A brief story about Pentecostalism. By Fabian Massa

Translated from Spanish to English with Google translator

Modern Pentecostalism [1] consists of the historic Pentecostalism classical Pentecostalism, the Oneness Pentecostalism and the charismatic movement or neopentecostalism.

Historic Pentecostalism: It began in the late nineteenth century and early twentieth century, mainly in the United States from the group of Protestant churches that were rejected by the importance he gave to the alleged gift of tongues. Unlike some other post-Pentecostal groups, historic Pentecostals believe in the Holy Trinity.

Classical Pentecostalism: It came on January 1, 1901 in the US city of Topeka, Kansas. Its doctrines differ depending on their organizations, but as the historical Pentecostal, all believe in the Holy Trinity. Classical Pentecostals are more fundamentalists because, among other things, and who practice abstinence to alcohol, snuff and other drugs, disapprove those doctrines they consider wrong, consider that believers have authority over what they consider "demonic" and disapprove of homosexuality and divorce (not on a whim but because the Bible disapproves).

Oneness Pentecostalism: Began in 1913, at a camp from which he began to question the doctrine of the Holy Trinity and began to develop the doctrine of Unitarianism. From here, a group of independent churches began to practice the new doctrine of water baptism in the name of Jesus, and in 1914 met in Hot Springs, Arkansas, to found what would later Assemblies of God would be called. In 1916, a group of fundamentalist pastors away from the Assemblies of God and created the United Pentecostal Church, to be followed later numerous other new organizations.

Charismatic movement or neopentecostalism: US emerged in the late 1950s from the existing religious movements, under the name "Neo-Pentecostalism." The name "charismatic movement" began using the Lutheran minister Harald Bredesen in 1962. Its first promoters are David Du Plessis, minister of the Assemblies of God until 1962, and the Episcopal minister Dennis Bennett.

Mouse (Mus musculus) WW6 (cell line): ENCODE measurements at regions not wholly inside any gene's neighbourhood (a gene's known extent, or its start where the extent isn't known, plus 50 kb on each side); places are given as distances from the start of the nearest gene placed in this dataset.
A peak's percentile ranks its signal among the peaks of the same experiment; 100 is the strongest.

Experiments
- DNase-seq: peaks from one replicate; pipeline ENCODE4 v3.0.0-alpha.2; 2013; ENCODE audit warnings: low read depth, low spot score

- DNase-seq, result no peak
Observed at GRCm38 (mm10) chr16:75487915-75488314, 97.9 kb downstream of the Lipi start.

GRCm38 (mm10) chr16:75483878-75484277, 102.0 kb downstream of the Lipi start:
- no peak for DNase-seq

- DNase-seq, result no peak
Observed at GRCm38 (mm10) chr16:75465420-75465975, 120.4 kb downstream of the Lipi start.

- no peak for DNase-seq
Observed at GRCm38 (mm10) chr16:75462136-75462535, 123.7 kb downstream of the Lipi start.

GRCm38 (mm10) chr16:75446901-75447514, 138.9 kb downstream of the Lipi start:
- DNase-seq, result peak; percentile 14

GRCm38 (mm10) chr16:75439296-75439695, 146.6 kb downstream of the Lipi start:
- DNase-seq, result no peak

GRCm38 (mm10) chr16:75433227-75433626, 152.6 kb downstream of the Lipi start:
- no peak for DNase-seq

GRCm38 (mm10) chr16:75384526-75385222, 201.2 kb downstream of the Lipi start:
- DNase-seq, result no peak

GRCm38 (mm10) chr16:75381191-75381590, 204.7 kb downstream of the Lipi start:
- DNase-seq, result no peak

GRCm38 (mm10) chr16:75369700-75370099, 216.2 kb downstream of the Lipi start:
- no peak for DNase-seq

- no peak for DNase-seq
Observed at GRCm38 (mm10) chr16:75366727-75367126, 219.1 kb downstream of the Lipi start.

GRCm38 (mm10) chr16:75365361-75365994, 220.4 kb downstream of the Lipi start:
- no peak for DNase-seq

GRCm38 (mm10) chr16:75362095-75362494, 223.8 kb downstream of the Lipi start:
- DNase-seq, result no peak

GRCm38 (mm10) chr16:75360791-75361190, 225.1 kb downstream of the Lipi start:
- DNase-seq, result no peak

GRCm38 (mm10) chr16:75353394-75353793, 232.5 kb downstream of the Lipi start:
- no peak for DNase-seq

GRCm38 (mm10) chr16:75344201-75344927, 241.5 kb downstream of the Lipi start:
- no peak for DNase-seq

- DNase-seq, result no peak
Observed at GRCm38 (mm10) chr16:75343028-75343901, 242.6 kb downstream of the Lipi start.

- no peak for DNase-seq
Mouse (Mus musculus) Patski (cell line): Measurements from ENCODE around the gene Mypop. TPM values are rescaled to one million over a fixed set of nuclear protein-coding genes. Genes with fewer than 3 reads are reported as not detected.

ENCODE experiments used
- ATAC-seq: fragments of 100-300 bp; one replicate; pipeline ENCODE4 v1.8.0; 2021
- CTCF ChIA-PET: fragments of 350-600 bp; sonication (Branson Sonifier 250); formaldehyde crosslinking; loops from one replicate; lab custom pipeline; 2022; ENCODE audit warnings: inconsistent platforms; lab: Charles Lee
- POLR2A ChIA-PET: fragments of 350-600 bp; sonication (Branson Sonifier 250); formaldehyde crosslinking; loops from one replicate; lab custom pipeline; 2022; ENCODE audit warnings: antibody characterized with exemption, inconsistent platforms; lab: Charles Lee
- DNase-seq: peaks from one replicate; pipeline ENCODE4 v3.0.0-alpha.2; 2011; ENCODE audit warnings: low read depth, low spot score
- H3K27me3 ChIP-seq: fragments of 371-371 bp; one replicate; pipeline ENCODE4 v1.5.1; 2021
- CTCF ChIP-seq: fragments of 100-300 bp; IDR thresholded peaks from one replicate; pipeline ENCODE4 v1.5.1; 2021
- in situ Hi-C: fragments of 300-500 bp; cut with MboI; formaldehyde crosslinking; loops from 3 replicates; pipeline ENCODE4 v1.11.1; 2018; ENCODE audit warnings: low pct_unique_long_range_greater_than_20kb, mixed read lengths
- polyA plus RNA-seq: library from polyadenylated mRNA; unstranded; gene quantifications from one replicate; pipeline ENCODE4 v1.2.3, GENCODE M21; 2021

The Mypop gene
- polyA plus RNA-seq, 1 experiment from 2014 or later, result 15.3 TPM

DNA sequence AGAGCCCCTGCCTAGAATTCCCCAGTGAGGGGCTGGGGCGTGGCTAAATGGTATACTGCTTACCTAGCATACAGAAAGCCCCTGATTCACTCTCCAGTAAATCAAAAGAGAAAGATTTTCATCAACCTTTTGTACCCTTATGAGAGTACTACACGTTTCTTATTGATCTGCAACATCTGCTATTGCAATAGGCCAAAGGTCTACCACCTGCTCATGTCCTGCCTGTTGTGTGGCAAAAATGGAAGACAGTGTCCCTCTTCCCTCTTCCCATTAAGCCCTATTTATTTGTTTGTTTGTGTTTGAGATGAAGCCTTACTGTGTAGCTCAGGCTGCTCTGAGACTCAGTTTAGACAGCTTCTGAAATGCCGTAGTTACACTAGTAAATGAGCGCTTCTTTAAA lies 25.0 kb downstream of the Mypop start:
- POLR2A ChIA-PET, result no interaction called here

Their efforts are devoted more to the revitalization and renewal of the liturgy in evangelization and missionary work. Often they criticized by the preceding movements because of their new doctrines not covered in the Bible, such as the pursuit of money and success in business, in the so-called Prosperity Theology. They have also been criticized their liturgies, more massive, light and surface, similar to television entertainment programs. One of the crutches is Declare and receive.

In Argentina, small and medium Evangelical Churches mostly belong to the classical Pentecostal, tend to have a Bible training focused on the devotional. Larger in size, belong to the Neo Pentecostalism, having reached its size typically based on the preaching of the gospel of prosperity.

[1] http://es.wikipedia.org/wiki/Pentecostalismo#Ramas_del_pentecostalismo

Pentecostalism, neo-Pentecostalism, Prosperity Gospel, declare it and receive it.


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